Availability Attacks against Neural Networks

New research on using specially crafted inputs to slow down machine-learning neural network systems:

Sponge Examples: Energy-Latency Attacks on Neural Networks shows how to find adversarial examples that cause a DNN to burn more energy, take more time, or both. They affect a wide range of DNN applications, from image recognition to natural language processing (NLP). Adversaries might use these examples for all sorts of mischief—from draining mobile phone batteries, though degrading the machine-vision systems on which self-driving cars rely, to jamming cognitive radar.

So far, our most spectacular results are against NLP systems. By feeding them confusing inputs we can slow them down over 100 times. There are already examples in the real world where people pause or stumble when asked hard questions but we now have a dependable method for generating such examples automatically and at scale. We can also neutralize the performance improvements of accelerators for computer vision tasks, and make them operate on their worst case performance.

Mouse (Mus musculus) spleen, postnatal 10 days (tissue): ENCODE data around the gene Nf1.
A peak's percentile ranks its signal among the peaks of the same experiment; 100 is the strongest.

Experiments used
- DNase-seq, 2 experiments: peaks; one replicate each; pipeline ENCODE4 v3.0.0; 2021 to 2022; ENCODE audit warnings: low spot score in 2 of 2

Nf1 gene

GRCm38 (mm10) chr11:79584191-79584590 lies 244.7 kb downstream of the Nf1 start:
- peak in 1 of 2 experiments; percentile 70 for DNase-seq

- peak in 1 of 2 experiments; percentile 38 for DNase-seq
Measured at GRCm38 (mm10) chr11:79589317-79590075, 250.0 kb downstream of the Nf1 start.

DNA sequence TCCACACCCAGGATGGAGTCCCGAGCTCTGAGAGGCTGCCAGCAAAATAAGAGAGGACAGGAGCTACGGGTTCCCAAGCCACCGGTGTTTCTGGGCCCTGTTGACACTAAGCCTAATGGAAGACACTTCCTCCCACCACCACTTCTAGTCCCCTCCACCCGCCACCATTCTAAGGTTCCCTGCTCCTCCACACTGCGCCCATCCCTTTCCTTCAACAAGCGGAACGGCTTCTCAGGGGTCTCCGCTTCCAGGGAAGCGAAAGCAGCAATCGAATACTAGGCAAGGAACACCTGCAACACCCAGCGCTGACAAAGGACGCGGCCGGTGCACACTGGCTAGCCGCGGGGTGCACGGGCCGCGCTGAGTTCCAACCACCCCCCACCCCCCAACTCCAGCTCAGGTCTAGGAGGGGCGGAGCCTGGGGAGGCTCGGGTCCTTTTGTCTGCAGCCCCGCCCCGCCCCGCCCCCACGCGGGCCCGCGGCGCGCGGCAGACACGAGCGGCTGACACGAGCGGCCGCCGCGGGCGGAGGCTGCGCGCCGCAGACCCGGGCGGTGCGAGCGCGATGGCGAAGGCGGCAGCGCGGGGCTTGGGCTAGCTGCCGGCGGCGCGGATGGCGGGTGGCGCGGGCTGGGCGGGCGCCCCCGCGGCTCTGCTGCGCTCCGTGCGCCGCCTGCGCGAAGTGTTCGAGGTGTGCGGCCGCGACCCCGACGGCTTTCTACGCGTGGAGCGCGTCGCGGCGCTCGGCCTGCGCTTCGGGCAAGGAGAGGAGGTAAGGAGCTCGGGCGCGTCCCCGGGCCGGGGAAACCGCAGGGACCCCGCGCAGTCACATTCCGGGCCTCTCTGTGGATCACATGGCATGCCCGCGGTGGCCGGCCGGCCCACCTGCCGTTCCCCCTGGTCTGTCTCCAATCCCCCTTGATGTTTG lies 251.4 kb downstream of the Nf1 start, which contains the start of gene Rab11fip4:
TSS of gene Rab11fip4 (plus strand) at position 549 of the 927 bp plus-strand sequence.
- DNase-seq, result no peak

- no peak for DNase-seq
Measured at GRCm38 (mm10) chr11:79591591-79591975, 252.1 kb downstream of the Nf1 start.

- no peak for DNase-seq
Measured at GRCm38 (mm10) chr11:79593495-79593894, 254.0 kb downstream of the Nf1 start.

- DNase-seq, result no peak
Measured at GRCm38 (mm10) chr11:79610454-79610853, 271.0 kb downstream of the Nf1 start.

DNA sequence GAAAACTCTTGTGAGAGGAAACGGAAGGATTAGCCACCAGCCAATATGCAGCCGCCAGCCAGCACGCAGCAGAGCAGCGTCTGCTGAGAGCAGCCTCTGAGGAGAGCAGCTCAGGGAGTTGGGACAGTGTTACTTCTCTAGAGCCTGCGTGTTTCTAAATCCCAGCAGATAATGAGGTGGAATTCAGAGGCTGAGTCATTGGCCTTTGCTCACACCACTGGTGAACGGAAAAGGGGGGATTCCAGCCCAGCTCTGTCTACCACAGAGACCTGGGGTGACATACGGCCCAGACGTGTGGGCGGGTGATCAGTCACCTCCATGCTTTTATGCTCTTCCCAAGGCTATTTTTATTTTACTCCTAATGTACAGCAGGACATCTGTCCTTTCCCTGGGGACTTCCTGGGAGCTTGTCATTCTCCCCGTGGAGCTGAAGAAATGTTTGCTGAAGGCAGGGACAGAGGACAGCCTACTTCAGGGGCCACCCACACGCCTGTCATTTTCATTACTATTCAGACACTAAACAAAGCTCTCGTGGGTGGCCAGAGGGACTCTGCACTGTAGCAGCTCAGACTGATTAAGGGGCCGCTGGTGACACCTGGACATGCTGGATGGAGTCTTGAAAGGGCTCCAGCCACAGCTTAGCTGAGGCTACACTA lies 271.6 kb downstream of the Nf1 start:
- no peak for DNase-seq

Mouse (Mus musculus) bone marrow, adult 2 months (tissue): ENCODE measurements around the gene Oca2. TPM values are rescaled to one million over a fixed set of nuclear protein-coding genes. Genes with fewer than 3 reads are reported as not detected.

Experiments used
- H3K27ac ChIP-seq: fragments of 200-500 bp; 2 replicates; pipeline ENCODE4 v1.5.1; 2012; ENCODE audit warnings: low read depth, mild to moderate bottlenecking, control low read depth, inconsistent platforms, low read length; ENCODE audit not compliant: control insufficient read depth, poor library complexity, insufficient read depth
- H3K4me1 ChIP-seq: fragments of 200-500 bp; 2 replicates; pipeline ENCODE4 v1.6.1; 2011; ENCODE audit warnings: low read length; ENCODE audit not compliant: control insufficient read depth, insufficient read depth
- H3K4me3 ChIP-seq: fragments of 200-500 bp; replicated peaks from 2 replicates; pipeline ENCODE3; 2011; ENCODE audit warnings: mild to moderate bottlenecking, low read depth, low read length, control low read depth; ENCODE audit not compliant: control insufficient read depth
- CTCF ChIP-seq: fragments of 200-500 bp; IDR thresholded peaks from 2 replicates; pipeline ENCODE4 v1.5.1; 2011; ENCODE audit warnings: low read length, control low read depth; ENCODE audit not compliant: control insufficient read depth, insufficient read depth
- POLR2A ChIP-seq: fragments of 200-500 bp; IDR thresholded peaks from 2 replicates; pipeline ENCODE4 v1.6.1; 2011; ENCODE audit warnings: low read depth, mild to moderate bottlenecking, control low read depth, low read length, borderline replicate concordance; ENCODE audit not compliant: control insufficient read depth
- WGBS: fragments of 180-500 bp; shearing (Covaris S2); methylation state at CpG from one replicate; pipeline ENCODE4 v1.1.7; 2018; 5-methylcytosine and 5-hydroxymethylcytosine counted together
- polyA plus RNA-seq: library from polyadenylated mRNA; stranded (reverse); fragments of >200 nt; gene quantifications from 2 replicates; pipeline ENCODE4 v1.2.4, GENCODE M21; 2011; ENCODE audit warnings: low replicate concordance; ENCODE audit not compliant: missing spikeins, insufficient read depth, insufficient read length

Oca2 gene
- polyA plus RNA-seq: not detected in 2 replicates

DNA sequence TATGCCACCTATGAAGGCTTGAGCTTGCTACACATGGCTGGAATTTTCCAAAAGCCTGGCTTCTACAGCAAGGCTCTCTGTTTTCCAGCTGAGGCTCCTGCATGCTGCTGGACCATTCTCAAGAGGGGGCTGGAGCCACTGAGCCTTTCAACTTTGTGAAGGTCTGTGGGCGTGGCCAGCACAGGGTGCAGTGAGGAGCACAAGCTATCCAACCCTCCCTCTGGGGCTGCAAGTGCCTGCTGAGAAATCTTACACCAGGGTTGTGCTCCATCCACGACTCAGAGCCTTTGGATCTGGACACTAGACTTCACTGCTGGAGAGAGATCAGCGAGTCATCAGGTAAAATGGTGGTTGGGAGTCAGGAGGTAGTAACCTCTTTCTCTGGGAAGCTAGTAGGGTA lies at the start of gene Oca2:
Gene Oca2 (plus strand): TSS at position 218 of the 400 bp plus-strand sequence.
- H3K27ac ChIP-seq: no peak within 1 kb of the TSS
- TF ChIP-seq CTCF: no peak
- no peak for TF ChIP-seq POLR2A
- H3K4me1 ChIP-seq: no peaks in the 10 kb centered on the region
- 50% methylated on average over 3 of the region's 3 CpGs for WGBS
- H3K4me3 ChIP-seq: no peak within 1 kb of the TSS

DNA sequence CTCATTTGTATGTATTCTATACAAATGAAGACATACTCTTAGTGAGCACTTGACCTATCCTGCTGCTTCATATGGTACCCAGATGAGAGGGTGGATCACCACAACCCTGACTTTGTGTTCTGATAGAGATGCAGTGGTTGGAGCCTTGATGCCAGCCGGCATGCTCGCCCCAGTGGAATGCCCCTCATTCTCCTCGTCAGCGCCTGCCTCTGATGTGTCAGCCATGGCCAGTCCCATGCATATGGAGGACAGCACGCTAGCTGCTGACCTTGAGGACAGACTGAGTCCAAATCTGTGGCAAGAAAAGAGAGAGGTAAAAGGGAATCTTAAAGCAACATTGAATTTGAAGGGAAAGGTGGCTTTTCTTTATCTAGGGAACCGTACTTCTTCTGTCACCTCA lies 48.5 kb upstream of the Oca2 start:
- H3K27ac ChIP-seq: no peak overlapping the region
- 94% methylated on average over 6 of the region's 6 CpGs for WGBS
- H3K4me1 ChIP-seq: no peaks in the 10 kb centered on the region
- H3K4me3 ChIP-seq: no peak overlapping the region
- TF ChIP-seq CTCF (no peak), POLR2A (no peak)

The paper.

Posted on June 10, 2020 at 6:31 AM12 Comments


scot June 10, 2020 8:31 AM

I used the Tesseract OCR engine on a project years ago looking for text on blueprints. If I were to just send the entire image to the OCR engine, it could get lost in things like shaded sections for hours, trying to find text where there was none. I had to break the image down into groups of connected pixels and then filter those objects based on the size, density, and spatial frequency to find blocks of what was likely text, and pass just those pixels into the OCR engine. Neural networks do some amazing things, but how they do it is opaque, and they tend to be very brittle when you push the boundaries of their training set.